1Xenobiotica 2010 Nov 40: 721-9
PMID20937004
TitleIn vitro assessment of metabolic drug?drug interaction potential of AZD2624, neurokinin-3 receptor antagonist, through cytochrome P(450) enzyme identification, inhibition, and induction studies.
AbstractAZD2624 was pharmacologically characterized as a NK3 receptor antagonist intended for treatment of schizophrenia. The metabolic drug-drug interaction potential of AZD2624 was evaluated in in vitro studies. CYP3A4 and CYP3A5 appeared to be the primary enzymes mediating the formation of pharmacologically active ketone metabolite (M1), whereas CYP3A4, CYP3A5, and CYP2C9 appeared to be the enzymes responsible for the formation of the hydroxylated metabolite (M2). The apparent K(m) values were 1.5 and 6.3 ÁM for the formation of M1 and M2 in human liver microsomes, respectively. AZD2624 exhibited an inhibitory effect on microsomal CYP3A4/5 activities with apparent IC(50) values of 7.1 and 19.8 ÁM for midazolam and testosterone assays, respectively. No time-dependent inactivation of CYP3A4/5 activity (midazolam 1'-hydroxylation) by AZD2624 was observed. AZD2624 demonstrated weak to no inhibition of CYP1A2, CYP2B6, CYP2C8, CYP2C9, CYP2C19, and CYP2D6. AZD2624 was not an inducer of CYP1A2 or CYP2B6. Although AZD2624-induced CYP3A4 activity in hepatocytes, the potential of AZD2624 to cause inductive drug interactions of this enzyme was low at relevant exposure concentration. Together with targeted low efficacious concentration, the results of this study demonstrated AZD2624 has a relatively low metabolic drug-drug interaction potential towards co-administered drugs. However, metabolism of AZD2624 might be inhibited when co-administrated with potent CYP3A4/5 inhibitors.
SCZ Keywordsschizophrenia
2CNS Neurosci Ther 2011 Oct 17: 541-65
PMID20718829
TitleGenomics and pharmacogenomics of schizophrenia.
Abstractschizophrenia (SCZ) is among the most disabling of mental disorders. Several neurobiological hypotheses have been postulated as responsible for SCZ pathogenesis: polygenic/multifactorial genomic defects, intrauterine and perinatal environment-genome interactions, neurodevelopmental defects, dopaminergic, cholinergic, serotonergic, gamma-aminobutiric acid (GABAergic), neuropeptidergic and glutamatergic/N-Methyl-D-Aspartate (NMDA) dysfunctions, seasonal infection, neuroimmune dysfunction, and epigenetic dysregulation. SCZ has a heritability estimated at 60-90%. Genetic studies in SCZ have revealed the presence of chromosome anomalies, copy number variants, multiple single-nucleotide polymorphisms of susceptibility distributed across the human genome, aberrant single nucleotide polymorphisms (SNPs) in microRNA genes, mitochondrial DNA mutations, and epigenetic phenomena. Pharmacogenetic studies of psychotropic drug response have focused on determining the relationship between variation in specific candidate genes and the positive and adverse effects of drug treatment. Approximately, 18% of neuroleptics are major substrates of CYP1A2 enzymes, 40% of CYP2D6, and 23% of CYP3A4; 24% of antidepressants are major substrates of CYP1A2 enzymes, 5% of CYP2B6, 38% of CYP2C19, 85% of CYP2D6, and 38% of CYP3A4; 7% of benzodiazepines are major substrates of CYP2C19 enzymes, 20% of CYP2D6, and 95% of CYP3A4. About 10-20% of Western populations are defective in genes of the CYP superfamily. Only 26% of Southern Europeans are pure extensive metabolizers for the trigenic cluster integrated by the CYP2D6+CYP2C19+CYP2C9 genes. The pharmacogenomic response of SCZ patients to conventional psychotropic drugs also depends on genetic variants associated with SCZ-related genes. Consequently, the incorporation of pharmacogenomic procedures both to drugs in development and drugs on the market would help to optimize therapeutics in SCZ and other central nervous system (CNS) disorders.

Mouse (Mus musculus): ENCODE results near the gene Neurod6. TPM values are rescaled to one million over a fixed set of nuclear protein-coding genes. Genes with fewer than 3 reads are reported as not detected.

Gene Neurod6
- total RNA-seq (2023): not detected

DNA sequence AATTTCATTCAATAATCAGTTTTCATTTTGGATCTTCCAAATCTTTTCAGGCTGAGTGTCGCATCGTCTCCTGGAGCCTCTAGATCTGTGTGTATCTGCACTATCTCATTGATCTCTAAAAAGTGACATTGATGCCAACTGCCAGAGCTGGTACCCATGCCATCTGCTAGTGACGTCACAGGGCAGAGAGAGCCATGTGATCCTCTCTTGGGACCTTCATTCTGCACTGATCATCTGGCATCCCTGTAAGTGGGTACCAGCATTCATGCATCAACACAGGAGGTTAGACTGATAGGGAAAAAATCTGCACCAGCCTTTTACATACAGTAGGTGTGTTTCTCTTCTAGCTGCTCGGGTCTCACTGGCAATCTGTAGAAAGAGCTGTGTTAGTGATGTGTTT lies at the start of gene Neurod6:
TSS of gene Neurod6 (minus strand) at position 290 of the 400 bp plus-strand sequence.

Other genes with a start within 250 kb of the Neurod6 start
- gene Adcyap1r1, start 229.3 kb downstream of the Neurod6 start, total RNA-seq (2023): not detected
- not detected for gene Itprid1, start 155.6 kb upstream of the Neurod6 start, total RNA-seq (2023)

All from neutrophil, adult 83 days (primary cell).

SCZ Keywordsschizophrenia